First, it’s not how you start, it’s how you finish. Second, how the Caps finished allowed them to keep the top spot in the Metropolitan Division at week’s end.
The seven-game winning streak that the Caps brought into Week 10 ended on Sunday in particularly ugly fashion. Fourteen minutes into the second period, the Caps had a 5-1 lead on the Anaheim Ducks. The Ducks scored in the 15th minute, the first of what would be five unanswered goals over less than 21 minutes to pin a 6-5 loss on the Caps at Capital One Arena.
Two nights later, the Caps returned to the scene of their greatest triumph in team history, T-Mobile Arena in Las Vegas, where they won Game 5 of last spring’s Stanley Cup final and the first Stanley Cup in team history. History did not repeat itself, the Caps dropping a 5-3 decision and losing forward Tom Wilson to a concussion, the victim of an outside-the-rules hit by Ryan Reaves.
It might have made for an ugly week, but the Caps clawed out a 4-2 win in Arizona, their first win in regulation in the desert since 2006, when the Caps took a 6-1 decision, and Alex Ovechkin scored what is known simply as, “The Goal.”
Washington closed out the week in fine fashion with another win over a playoff foe vanquished last spring, a 4-0 shutout of the Columbus Blue Jackets that widened their division lead to three points through Week 10.
Offense: 4.00/game (season: 3.62/game, rank: 3rd)
One thing that the Caps have not had much trouble with lately is scoring goals. They scored four or more goals in three of the four games in Week 10, bring their total to eight games with four or more goals in their last ten contests. As one would expect, that number matters. The Caps are 14-2-2 when they score four or more goals.
The Caps spread things around smartly in the four games. Twelve players shared in the 16 goals scored, led by Alex Ovechkin and Jakub Vrana with three apiece. Ovechkin’s three goals propelled him into the top spot in the goal scoring rankings through ten weeks (22). For Vrana, though, it might have been a statement week. He had his first two-goal game of the season in the loss to Vegas, the second multi-goal game of his career. The three goals for the week gave him nine for the season and put him on a 25-goal pace. All nine of his goals so far have been at even strength, second on the team to Ovechkin (15).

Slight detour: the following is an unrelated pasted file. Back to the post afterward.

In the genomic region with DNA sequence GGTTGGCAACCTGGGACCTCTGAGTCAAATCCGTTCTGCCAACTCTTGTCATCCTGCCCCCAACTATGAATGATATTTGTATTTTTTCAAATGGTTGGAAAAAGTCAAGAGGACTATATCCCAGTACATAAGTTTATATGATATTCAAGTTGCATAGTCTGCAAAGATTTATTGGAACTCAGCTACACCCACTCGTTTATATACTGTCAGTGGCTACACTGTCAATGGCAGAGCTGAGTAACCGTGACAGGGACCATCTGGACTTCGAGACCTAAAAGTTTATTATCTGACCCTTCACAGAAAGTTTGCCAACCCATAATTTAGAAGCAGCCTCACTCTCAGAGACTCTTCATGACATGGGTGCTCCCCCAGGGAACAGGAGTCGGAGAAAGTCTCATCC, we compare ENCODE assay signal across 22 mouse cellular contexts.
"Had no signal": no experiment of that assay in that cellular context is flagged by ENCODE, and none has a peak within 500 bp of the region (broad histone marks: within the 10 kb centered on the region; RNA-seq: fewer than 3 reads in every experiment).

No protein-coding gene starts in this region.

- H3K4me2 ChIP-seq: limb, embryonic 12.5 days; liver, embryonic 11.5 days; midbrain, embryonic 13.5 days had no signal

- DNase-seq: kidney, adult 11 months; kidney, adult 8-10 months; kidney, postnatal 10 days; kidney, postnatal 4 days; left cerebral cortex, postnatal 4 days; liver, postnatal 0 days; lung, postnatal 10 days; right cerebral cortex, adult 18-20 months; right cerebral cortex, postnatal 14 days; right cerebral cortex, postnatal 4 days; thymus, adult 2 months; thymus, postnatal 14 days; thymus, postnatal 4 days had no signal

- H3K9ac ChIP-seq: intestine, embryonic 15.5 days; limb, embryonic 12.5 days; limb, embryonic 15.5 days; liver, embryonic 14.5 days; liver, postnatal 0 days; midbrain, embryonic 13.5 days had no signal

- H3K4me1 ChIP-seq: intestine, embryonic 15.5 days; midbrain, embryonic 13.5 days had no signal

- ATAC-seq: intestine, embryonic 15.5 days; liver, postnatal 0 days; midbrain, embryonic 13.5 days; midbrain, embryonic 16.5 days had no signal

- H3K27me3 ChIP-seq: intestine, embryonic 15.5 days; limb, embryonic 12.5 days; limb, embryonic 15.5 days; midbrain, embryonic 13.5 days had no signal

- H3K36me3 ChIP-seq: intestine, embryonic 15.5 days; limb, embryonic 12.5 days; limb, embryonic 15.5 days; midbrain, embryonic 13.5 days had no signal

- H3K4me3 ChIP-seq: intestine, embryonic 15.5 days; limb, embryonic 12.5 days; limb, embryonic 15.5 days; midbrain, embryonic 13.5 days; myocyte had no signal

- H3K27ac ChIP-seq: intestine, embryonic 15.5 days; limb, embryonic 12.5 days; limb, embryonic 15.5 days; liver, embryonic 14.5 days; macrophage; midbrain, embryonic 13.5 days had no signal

Sixteen different skaters recorded points for the week, and things were spread out here, too. Three skaters finished with five points apiece in the four games – Ovechkin, Brett Connolly, and Evgeny Kuznetsov. Connolly has been hot in a quiet sort of way lately. He finished the week with a four-game points streak and is 2-5-7 in his last seven games. While he is a bit behind his goal scoring pace of the past two seasons in which he finished with 15 goals, his 18 points to date put him on a pace to clear with ease his career high (27 last season).
Defense: 3.25/game (season: 3.07/game, rank: 19th)
None of the seven teams playing four games in Week 10 allowed fewer shots on goal than the Caps (110). They allowed fewer than 30 shots in all four games, tying their longest such streak of the season, Games 16-19 in mid-November, when they allowed a total of 100 shots over four games. The odd thing about those four games is that the Caps also had a 2-2-0 record.
It made for a good week in the underlying numbers, the Caps finishing with a shot attempts-for percentage of 53.22, although there was an odd inversion there. Usually, that number is higher in situations in which a team is behind, owing to an increased tendency to open things up to erase a deficit. Not so with the Caps in Week 10. It was only in situations in which they were behind that they finished under 50 percent (47.62).